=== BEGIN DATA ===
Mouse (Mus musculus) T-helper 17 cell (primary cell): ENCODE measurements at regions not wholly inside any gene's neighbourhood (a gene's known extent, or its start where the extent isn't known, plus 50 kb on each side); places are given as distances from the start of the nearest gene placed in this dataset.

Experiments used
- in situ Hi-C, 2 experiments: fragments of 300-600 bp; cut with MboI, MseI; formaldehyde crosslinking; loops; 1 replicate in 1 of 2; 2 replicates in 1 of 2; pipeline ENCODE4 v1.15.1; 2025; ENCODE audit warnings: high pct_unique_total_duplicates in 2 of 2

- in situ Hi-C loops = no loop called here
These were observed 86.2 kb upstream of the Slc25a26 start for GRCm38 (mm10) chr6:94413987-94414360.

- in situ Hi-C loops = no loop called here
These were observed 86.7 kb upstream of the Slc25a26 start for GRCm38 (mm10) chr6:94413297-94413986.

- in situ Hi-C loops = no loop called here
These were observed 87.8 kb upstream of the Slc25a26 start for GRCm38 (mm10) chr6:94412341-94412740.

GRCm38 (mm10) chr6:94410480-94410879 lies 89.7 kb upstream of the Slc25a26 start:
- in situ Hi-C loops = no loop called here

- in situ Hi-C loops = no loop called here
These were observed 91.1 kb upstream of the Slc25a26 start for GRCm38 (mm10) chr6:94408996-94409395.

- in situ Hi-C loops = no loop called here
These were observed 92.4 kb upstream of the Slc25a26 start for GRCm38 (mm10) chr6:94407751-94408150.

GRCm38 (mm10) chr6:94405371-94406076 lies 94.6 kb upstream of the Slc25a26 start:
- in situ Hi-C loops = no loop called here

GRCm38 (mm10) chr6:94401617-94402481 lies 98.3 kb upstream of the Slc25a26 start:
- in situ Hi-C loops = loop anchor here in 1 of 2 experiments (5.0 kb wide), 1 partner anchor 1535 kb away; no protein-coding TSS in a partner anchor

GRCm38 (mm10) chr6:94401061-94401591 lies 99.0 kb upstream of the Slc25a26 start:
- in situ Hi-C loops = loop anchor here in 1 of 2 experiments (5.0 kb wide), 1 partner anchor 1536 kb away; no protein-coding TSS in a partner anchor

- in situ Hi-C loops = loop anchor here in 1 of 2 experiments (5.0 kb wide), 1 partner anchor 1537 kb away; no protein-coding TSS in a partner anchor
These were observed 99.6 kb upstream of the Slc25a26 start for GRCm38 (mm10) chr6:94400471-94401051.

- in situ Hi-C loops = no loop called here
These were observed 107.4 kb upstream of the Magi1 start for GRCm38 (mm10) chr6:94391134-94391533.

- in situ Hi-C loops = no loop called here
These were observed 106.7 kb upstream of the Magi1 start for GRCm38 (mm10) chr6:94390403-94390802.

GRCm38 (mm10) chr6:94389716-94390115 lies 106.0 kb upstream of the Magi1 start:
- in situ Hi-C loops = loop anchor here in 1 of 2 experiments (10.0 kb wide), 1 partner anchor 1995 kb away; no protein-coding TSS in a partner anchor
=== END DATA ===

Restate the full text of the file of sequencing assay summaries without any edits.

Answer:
Mouse (Mus musculus) T-helper 17 cell (primary cell): ENCODE measurements at regions not wholly inside any gene's neighbourhood (a gene's known extent, or its start where the extent isn't known, plus 50 kb on each side); places are given as distances from the start of the nearest gene placed in this dataset.

Experiments used
- in situ Hi-C, 2 experiments: fragments of 300-600 bp; cut with MboI, MseI; formaldehyde crosslinking; loops; 1 replicate in 1 of 2; 2 replicates in 1 of 2; pipeline ENCODE4 v1.15.1; 2025; ENCODE audit warnings: high pct_unique_total_duplicates in 2 of 2

- in situ Hi-C loops = no loop called here
These were observed 86.2 kb upstream of the Slc25a26 start for GRCm38 (mm10) chr6:94413987-94414360.

- in situ Hi-C loops = no loop called here
These were observed 86.7 kb upstream of the Slc25a26 start for GRCm38 (mm10) chr6:94413297-94413986.

- in situ Hi-C loops = no loop called here
These were observed 87.8 kb upstream of the Slc25a26 start for GRCm38 (mm10) chr6:94412341-94412740.

GRCm38 (mm10) chr6:94410480-94410879 lies 89.7 kb upstream of the Slc25a26 start:
- in situ Hi-C loops = no loop called here

- in situ Hi-C loops = no loop called here
These were observed 91.1 kb upstream of the Slc25a26 start for GRCm38 (mm10) chr6:94408996-94409395.

- in situ Hi-C loops = no loop called here
These were observed 92.4 kb upstream of the Slc25a26 start for GRCm38 (mm10) chr6:94407751-94408150.

GRCm38 (mm10) chr6:94405371-94406076 lies 94.6 kb upstream of the Slc25a26 start:
- in situ Hi-C loops = no loop called here

GRCm38 (mm10) chr6:94401617-94402481 lies 98.3 kb upstream of the Slc25a26 start:
- in situ Hi-C loops = loop anchor here in 1 of 2 experiments (5.0 kb wide), 1 partner anchor 1535 kb away; no protein-coding TSS in a partner anchor

GRCm38 (mm10) chr6:94401061-94401591 lies 99.0 kb upstream of the Slc25a26 start:
- in situ Hi-C loops = loop anchor here in 1 of 2 experiments (5.0 kb wide), 1 partner anchor 1536 kb away; no protein-coding TSS in a partner anchor

- in situ Hi-C loops = loop anchor here in 1 of 2 experiments (5.0 kb wide), 1 partner anchor 1537 kb away; no protein-coding TSS in a partner anchor
These were observed 99.6 kb upstream of the Slc25a26 start for GRCm38 (mm10) chr6:94400471-94401051.

- in situ Hi-C loops = no loop called here
These were observed 107.4 kb upstream of the Magi1 start for GRCm38 (mm10) chr6:94391134-94391533.

- in situ Hi-C loops = no loop called here
These were observed 106.7 kb upstream of the Magi1 start for GRCm38 (mm10) chr6:94390403-94390802.

GRCm38 (mm10) chr6:94389716-94390115 lies 106.0 kb upstream of the Magi1 start:
- in situ Hi-C loops = loop anchor here in 1 of 2 experiments (10.0 kb wide), 1 partner anchor 1995 kb away; no protein-coding TSS in a partner anchor